The Biography of the Bible, by Ernest Sutherland Bates, , at sacred-texts.com
ABOUT THE AUTHOR
ERNEST SUTHERLAND BATES comes from a long line of New England deacons and members of the clergy. His father was an Episcopal clergyman, his mother's father a Methodist. Their descendant, however, has devoted himself to the study of philosophy and literature, having taken his Ph.D. from Columbia. Dr. Bates has served as professor of both English literature and philosophy in the Universities of Arizona and of Oregon. He was literary editor of the Dictionary of American Biography. He has written half a dozen books, one of them a narrative prose poem entitled The Friend of Jesus.
Finally, he is the editor of The Bible, Designed to Be Read as Living Literature.
(From Back Cover)
ERNEST SUTHERLAND BATES
ERNEST SUTHERLAND BATES comes from a long line of New England deacons and members of the clergy. His father was an Episcopal clergyman; his mother's father was a Methodist. Their descendant, however, has devoted himself to the study of philosophy and literature, having taken his Ph.D. from Columbia in 1908. He then served as Professor of English literature in the University of Arizona until 1915 when he moved to the University of Oregon to become, first, Professor of English and then Professor of Philosophy.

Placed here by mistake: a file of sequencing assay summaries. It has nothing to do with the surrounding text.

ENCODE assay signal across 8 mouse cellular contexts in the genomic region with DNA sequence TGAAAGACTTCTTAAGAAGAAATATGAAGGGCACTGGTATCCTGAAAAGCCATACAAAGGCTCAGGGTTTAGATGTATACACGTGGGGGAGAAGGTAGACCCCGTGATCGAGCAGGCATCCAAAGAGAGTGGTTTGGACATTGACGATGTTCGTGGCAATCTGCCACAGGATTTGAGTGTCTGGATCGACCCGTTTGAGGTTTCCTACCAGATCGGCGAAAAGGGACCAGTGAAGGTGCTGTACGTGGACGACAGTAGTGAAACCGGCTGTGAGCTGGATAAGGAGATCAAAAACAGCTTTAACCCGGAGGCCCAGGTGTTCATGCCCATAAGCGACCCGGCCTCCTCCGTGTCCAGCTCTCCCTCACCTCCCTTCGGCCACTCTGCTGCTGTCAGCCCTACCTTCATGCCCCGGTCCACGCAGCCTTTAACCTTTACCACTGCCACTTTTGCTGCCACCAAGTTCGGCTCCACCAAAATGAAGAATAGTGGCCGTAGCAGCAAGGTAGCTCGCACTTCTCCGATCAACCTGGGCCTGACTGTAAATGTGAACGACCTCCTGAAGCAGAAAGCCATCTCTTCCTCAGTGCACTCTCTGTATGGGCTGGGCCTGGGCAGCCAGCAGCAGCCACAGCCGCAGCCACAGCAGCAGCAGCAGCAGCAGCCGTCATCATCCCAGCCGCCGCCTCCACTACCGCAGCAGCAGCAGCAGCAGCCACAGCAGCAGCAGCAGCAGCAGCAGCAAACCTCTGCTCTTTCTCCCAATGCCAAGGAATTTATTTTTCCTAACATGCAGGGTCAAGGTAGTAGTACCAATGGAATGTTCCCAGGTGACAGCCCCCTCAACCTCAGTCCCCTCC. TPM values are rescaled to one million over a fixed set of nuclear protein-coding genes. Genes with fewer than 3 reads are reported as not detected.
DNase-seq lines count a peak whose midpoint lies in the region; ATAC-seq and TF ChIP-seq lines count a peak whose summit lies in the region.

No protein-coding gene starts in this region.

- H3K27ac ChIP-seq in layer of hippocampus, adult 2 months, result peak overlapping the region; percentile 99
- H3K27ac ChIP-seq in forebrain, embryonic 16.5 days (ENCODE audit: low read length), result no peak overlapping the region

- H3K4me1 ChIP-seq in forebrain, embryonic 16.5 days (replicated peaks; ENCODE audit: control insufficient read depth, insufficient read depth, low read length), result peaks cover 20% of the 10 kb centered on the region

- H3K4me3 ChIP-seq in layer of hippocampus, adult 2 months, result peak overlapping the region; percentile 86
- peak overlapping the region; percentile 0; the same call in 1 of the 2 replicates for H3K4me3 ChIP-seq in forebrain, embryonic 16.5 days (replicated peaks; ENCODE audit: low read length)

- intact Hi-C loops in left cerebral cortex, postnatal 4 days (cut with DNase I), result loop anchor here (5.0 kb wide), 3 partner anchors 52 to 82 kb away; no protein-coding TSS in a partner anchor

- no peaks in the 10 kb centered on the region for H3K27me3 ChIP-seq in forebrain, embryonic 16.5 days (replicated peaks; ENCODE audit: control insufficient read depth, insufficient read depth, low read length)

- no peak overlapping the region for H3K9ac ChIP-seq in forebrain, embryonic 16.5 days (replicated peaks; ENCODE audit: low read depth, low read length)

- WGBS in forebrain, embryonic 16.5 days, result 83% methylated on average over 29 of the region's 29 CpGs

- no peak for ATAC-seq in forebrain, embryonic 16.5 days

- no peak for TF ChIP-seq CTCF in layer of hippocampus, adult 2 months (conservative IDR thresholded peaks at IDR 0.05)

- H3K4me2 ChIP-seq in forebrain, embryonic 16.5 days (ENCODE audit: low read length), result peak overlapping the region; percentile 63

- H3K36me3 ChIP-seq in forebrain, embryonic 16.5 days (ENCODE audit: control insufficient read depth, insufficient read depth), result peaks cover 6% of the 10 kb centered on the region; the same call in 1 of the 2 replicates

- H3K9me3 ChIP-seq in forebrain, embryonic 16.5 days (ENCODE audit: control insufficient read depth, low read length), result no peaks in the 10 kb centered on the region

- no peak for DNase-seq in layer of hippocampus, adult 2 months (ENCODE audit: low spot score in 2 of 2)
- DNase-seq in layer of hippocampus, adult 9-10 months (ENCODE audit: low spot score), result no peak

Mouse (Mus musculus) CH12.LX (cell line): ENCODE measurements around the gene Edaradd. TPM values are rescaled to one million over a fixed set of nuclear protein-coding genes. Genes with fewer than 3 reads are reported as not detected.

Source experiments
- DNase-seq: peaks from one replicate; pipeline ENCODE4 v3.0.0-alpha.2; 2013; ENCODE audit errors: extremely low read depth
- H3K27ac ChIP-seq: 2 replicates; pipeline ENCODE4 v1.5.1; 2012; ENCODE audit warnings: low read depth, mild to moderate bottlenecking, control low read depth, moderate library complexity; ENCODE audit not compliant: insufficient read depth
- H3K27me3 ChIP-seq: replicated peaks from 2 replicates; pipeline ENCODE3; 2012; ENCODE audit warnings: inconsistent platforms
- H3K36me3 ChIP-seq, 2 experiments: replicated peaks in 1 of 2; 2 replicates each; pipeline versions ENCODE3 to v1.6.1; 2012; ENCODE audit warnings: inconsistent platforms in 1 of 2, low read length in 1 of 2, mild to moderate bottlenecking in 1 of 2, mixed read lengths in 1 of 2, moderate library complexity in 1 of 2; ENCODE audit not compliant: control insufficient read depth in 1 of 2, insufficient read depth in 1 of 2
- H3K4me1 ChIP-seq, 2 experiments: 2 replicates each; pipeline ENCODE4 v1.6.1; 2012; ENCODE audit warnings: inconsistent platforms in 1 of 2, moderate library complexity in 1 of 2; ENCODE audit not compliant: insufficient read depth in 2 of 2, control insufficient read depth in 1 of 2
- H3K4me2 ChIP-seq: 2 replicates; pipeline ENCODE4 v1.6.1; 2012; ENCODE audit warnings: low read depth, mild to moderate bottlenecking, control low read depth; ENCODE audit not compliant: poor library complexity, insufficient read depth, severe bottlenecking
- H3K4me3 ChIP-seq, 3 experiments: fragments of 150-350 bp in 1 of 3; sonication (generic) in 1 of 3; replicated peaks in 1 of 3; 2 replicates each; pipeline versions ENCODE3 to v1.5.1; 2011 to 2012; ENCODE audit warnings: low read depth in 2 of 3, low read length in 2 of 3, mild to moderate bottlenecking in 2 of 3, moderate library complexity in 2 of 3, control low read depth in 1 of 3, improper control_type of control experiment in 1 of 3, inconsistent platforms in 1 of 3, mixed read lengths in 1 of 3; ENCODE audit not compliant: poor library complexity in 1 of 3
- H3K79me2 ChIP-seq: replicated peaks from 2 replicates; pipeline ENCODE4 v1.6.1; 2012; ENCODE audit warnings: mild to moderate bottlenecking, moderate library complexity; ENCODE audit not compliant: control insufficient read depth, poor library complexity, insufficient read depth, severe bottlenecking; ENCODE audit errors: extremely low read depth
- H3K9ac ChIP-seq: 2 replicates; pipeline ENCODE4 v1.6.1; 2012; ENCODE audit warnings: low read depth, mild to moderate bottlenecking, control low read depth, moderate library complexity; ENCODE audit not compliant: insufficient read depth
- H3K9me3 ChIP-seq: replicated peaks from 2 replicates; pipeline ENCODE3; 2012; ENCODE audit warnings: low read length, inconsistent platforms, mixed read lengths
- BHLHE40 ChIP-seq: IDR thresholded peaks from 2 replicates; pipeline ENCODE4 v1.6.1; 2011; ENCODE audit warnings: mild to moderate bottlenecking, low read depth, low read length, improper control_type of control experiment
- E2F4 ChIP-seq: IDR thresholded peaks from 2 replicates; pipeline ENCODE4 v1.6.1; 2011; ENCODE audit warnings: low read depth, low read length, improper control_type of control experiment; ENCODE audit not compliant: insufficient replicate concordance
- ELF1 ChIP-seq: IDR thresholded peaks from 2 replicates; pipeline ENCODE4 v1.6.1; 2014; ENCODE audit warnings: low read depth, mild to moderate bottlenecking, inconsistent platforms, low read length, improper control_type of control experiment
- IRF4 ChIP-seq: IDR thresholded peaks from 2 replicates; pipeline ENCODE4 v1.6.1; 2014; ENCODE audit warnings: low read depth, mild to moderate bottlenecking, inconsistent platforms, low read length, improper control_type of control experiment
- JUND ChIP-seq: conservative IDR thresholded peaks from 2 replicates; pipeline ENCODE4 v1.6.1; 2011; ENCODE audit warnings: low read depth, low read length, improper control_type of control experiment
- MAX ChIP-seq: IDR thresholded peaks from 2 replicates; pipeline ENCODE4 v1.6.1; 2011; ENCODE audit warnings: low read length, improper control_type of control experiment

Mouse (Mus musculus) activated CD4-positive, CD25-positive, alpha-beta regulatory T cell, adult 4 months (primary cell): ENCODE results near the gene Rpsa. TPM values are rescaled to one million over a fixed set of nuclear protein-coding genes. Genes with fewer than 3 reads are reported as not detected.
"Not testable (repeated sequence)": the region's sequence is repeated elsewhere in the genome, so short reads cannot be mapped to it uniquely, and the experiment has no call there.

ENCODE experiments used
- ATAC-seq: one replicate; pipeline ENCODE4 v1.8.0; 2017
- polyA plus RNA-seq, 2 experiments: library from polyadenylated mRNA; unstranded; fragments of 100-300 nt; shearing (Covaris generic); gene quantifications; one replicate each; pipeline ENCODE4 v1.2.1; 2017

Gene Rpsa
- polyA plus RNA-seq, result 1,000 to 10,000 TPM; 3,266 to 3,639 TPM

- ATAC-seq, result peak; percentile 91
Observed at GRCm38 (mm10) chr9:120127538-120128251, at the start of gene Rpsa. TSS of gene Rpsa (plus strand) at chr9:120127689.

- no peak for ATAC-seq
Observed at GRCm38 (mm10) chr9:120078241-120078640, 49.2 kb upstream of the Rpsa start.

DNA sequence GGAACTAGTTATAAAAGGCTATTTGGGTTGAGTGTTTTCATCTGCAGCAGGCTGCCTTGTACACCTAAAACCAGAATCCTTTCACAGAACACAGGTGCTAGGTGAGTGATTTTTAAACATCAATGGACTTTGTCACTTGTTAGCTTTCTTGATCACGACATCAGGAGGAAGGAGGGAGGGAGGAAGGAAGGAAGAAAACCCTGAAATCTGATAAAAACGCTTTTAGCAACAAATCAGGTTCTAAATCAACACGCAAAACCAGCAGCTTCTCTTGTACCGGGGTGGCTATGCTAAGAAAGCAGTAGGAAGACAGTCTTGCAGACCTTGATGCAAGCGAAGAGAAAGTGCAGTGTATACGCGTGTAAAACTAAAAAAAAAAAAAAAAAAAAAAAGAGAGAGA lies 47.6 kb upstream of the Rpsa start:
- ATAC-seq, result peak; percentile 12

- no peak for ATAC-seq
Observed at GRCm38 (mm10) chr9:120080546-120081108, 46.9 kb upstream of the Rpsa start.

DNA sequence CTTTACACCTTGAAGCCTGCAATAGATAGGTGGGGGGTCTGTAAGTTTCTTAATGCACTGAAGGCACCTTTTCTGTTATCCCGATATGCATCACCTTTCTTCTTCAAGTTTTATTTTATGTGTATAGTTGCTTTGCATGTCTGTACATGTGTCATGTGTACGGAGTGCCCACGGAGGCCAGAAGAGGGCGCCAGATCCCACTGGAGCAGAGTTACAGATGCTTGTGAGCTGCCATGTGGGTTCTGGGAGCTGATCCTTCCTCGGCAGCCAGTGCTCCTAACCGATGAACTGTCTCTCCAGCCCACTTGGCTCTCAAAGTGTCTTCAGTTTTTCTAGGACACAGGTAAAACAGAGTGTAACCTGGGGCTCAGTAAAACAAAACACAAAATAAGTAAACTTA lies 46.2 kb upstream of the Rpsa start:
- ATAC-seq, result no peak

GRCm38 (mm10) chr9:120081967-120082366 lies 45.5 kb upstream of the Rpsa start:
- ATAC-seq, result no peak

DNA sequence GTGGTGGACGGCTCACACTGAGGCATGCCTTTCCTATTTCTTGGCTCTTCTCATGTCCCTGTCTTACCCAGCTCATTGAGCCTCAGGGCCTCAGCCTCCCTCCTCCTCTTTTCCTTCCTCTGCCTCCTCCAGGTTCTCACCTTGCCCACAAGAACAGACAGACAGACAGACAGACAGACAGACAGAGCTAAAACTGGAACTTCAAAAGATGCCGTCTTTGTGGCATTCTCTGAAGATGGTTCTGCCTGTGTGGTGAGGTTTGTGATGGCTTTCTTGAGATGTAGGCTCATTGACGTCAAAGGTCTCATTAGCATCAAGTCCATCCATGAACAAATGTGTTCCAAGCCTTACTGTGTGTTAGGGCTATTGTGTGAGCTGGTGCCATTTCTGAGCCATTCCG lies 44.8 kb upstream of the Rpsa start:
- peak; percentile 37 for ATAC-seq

In 1926 Dr. Bates joined the staff of the Dictionary of American Biography as its literary editor and two years later his narrative poem The Friend of Jesus made its appearance both in the United States and England, bearing in England its original title The Gospel According to Judas. Other books by Dr. Bates include This Land of Liberty and The Story of Congress. He was joint author of a life of Mary Baker Eddy and of Hearst, Lord of San Simeon. In 1930 he joined the reviewing staff of the Saturday Review of Literature and in 1933 became one of the editors of the Modern Monthly. In 1936 he edited The Bible: Designed to be Read as Living Literature.
By ancestry, training, and natural inclination Dr. Bates is ideally equipped to write about the Bible. When he entered college he planned to become a clergyman but preferred to devote himself to the study of philosophy which increased, rather than diminished, his life-long interest in the Bible. He thus brings to his interpretation of the Bible the learning and wisdom of a varied life.